Bankhead National Forest

Wild South Helping Hands Volunteer Group

Group photo For numerous years, the Bankhead National Forest has worked in partnership with a group of dedicated volunteers named the Wild South Helping Hands Volunteer Group.

Annually, more than 50 volunteers return to the Bankhead National Forest to help protect and restore the native ecosystem of the southeast. In 2010, volunteers devoted over 400 hours in helping the Forest Service maintain approximately 15 miles of trails, remove tons of rubbish and clear several illegal dumping sites. In addition, the “Helping Hands” volunteers planted trees, installed signs, improved glade and rock outcrop communities and inventoried canyon corridors.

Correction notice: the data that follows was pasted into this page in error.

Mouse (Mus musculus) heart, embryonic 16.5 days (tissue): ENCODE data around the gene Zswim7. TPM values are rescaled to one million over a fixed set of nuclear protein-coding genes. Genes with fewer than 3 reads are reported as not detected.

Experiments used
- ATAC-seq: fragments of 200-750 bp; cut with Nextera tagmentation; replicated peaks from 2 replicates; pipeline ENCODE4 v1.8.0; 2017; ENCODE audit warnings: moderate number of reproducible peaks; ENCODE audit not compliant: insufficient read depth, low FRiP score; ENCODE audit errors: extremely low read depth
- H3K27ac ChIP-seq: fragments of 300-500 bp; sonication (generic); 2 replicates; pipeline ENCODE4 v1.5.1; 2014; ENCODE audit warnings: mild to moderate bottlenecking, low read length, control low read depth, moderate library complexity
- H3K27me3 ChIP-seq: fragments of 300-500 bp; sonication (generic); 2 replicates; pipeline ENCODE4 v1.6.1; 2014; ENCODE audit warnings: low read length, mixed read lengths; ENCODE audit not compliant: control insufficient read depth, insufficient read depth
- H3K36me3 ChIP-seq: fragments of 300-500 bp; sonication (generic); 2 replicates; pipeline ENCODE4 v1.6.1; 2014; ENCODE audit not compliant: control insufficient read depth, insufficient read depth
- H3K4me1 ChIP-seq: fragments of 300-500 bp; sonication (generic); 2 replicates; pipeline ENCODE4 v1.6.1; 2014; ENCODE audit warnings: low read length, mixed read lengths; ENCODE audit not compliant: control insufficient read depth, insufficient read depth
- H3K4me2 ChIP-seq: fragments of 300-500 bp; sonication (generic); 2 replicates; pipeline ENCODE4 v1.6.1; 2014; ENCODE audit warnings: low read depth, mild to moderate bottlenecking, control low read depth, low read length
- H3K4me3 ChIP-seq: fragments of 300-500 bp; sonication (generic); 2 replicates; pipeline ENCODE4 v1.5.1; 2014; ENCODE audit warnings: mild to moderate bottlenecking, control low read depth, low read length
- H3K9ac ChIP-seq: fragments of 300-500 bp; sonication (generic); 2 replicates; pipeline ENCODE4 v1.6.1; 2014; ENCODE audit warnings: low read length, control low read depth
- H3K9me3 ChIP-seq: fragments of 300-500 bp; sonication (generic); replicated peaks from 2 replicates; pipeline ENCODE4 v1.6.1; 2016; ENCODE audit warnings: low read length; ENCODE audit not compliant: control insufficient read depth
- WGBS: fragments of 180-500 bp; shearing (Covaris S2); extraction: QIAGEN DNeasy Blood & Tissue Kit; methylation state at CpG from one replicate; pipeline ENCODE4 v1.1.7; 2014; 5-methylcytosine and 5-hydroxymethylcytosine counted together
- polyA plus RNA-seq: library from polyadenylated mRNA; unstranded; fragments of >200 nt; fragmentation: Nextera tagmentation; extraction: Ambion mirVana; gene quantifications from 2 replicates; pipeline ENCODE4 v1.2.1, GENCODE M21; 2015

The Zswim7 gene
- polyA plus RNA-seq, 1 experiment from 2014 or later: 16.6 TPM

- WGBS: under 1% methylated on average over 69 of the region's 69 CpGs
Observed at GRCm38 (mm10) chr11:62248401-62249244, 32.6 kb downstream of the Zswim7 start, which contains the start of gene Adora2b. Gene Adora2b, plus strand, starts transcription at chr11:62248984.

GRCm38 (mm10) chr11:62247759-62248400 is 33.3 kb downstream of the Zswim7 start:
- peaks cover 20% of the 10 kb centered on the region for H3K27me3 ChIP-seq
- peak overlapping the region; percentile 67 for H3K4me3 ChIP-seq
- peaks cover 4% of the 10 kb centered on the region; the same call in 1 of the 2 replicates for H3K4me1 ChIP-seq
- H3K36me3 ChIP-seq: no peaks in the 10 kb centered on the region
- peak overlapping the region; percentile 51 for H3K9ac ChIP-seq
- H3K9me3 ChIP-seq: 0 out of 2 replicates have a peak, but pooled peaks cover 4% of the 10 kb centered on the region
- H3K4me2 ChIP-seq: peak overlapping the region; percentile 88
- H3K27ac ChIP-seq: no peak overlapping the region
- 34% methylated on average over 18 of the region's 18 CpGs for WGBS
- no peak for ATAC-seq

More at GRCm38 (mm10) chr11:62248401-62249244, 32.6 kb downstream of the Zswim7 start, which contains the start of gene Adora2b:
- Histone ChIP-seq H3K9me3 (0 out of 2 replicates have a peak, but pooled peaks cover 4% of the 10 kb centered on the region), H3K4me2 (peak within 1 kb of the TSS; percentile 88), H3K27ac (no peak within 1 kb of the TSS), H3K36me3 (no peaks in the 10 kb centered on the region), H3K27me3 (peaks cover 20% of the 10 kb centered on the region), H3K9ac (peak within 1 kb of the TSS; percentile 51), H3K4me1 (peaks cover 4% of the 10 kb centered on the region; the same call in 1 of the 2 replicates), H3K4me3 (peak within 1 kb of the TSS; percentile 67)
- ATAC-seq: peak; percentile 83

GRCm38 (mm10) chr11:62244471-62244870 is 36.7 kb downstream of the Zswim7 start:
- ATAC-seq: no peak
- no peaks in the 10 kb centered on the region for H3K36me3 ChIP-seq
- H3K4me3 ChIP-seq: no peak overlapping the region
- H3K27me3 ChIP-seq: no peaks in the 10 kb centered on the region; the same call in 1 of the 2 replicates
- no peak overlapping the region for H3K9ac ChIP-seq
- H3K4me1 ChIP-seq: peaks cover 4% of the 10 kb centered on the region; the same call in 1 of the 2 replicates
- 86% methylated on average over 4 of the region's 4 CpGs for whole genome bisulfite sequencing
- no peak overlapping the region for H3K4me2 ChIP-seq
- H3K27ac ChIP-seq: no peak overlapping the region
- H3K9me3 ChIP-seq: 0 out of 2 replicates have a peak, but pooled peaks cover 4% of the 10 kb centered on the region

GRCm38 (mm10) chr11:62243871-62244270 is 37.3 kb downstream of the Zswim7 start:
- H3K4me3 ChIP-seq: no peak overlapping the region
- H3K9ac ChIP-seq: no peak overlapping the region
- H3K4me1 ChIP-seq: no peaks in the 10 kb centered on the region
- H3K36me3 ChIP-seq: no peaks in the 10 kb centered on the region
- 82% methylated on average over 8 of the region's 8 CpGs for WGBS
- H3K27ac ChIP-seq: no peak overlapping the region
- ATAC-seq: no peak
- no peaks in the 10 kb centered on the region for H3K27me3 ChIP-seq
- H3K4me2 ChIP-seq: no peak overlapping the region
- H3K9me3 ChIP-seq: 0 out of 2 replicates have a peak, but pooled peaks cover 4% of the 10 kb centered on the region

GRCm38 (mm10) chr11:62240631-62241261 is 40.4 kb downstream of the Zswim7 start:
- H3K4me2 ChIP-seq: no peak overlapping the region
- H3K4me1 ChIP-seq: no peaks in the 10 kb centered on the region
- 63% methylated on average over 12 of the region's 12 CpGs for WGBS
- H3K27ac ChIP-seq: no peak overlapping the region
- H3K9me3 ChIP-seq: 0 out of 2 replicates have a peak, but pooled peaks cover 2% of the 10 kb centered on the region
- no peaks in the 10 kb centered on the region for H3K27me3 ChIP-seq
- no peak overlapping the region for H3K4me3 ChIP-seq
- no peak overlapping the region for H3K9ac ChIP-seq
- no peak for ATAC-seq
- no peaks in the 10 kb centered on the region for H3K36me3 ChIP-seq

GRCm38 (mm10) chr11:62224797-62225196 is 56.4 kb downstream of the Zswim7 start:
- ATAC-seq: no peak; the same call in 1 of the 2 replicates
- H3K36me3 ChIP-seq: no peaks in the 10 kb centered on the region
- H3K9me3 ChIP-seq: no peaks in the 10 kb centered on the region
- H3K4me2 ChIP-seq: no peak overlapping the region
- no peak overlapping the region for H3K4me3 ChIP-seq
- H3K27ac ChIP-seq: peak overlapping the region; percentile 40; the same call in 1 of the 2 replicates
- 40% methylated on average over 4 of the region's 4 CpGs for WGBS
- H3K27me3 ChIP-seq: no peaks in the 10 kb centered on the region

The volunteer group completed a non-native invasive species (NNIS) inventory for the Sipsey Wilderness Area. As a result of the inventory, volunteers have committed to helping the Forest Service expand the removal of non-native invasive plants throughout the Bankhead National Forest. The task is difficult since removal will rely solely on the usage of hand tools to comply with wilderness regulations.

Wild South Helping Hands volunteers working  to restore the Cranal Road Sandstone Glade in the Bankhead National Forest.The Forest Service appreciates the dedication of the Wild South Helping Hands volunteers and many others who care for our natural resources.